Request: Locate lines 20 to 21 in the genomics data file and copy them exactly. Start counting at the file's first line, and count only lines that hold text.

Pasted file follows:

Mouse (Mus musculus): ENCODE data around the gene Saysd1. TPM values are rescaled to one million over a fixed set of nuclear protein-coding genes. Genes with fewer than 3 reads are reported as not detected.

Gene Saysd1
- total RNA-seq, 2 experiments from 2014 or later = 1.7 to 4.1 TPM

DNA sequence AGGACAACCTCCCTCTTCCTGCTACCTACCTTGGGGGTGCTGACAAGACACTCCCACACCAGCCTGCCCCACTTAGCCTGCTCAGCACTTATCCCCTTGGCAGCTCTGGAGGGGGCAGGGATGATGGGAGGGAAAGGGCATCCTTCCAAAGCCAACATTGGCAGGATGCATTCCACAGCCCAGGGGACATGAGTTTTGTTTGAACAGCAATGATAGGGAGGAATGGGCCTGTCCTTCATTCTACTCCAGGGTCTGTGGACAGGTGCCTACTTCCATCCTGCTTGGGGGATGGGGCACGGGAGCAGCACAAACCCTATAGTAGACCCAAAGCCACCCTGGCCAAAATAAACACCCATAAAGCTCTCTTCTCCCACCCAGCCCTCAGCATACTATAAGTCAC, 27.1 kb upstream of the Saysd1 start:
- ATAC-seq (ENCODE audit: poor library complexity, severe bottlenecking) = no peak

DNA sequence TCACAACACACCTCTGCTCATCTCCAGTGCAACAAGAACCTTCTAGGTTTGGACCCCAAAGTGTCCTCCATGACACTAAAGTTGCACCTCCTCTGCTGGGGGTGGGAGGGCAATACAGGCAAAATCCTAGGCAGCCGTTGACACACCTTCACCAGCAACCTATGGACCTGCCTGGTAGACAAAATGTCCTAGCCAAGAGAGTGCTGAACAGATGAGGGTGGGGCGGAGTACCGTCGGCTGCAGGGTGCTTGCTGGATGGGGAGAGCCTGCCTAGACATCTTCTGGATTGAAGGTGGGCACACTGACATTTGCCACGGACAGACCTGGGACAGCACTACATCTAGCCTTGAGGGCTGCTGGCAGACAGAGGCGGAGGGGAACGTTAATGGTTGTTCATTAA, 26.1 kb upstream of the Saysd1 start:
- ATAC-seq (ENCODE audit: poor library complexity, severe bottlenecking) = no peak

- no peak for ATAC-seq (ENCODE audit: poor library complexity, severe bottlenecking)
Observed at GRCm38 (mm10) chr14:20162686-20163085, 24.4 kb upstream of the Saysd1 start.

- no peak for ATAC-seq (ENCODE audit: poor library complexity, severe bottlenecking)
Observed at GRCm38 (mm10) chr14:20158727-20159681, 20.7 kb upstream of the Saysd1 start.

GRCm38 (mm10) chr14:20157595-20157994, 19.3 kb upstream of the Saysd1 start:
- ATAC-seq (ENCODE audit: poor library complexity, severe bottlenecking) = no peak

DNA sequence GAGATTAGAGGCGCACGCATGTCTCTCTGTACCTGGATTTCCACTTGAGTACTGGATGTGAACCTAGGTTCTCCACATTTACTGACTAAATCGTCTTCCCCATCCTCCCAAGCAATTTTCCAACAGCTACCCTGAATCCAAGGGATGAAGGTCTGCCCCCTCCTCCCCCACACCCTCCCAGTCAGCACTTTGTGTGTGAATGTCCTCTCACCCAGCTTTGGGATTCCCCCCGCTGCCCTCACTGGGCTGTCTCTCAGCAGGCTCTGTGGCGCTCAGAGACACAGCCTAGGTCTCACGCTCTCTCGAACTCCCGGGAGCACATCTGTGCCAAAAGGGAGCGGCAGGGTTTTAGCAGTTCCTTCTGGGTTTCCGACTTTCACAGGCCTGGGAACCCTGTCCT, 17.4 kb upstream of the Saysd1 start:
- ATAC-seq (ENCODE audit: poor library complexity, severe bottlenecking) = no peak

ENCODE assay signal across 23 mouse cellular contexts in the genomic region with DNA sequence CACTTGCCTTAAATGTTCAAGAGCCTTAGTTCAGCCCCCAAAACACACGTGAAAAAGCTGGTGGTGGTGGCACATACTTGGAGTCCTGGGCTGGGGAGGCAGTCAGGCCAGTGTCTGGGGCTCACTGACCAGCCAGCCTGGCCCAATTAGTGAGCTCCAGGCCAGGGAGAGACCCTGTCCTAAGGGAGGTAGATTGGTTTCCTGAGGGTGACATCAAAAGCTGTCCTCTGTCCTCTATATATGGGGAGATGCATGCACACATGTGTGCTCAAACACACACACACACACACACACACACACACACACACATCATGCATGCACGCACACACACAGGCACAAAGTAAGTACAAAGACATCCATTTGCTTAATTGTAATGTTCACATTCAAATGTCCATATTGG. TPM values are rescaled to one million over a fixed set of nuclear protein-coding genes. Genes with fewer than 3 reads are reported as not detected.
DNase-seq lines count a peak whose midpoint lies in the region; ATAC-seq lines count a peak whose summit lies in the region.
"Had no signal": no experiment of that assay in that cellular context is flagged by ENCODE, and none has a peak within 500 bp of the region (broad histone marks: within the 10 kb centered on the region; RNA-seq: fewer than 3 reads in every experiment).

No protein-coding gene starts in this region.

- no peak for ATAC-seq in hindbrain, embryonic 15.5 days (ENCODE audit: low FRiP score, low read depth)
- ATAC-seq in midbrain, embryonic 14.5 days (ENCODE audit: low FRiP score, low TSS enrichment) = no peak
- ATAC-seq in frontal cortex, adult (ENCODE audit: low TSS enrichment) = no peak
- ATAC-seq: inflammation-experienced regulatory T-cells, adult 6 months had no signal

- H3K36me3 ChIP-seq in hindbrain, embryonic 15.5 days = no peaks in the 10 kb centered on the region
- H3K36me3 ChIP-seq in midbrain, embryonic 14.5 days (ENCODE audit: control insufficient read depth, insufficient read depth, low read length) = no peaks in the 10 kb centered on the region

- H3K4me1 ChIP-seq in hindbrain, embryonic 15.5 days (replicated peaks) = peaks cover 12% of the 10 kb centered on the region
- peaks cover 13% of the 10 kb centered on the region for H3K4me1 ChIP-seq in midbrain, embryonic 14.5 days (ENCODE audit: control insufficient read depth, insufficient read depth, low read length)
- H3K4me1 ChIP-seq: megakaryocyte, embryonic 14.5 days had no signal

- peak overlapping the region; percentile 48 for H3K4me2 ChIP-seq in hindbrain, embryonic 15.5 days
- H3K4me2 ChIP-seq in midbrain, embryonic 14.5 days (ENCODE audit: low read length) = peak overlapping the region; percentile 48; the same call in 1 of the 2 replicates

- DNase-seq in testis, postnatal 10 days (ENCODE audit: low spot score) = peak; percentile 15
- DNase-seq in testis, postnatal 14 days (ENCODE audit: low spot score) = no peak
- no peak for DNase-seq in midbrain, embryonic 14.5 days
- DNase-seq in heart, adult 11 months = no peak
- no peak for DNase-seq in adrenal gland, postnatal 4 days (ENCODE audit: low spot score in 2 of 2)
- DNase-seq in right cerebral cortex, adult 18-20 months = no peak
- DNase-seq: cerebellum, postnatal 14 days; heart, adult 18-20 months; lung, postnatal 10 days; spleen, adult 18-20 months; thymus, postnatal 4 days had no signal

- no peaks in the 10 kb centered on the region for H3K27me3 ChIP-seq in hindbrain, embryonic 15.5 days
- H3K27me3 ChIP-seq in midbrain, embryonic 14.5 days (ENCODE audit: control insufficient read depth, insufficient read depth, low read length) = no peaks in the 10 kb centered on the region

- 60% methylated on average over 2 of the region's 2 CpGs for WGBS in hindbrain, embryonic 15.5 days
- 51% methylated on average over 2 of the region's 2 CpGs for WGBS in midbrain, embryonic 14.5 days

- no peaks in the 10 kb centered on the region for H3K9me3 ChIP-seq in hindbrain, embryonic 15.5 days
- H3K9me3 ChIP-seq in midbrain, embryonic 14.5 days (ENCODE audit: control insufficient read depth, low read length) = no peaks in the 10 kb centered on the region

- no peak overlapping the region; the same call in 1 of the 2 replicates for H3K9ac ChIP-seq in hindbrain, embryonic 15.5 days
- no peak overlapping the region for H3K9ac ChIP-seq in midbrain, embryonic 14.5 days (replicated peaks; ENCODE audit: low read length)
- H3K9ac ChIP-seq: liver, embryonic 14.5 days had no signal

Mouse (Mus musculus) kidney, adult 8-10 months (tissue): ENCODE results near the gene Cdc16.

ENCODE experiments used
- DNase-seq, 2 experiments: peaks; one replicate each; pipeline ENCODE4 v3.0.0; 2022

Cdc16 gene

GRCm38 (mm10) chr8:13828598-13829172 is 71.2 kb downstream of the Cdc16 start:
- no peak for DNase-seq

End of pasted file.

- no peak for ATAC-seq in hindbrain, embryonic 15.5 days (ENCODE audit: low FRiP score, low read depth)
- ATAC-seq in midbrain, embryonic 14.5 days (ENCODE audit: low FRiP score, low TSS enrichment) = no peak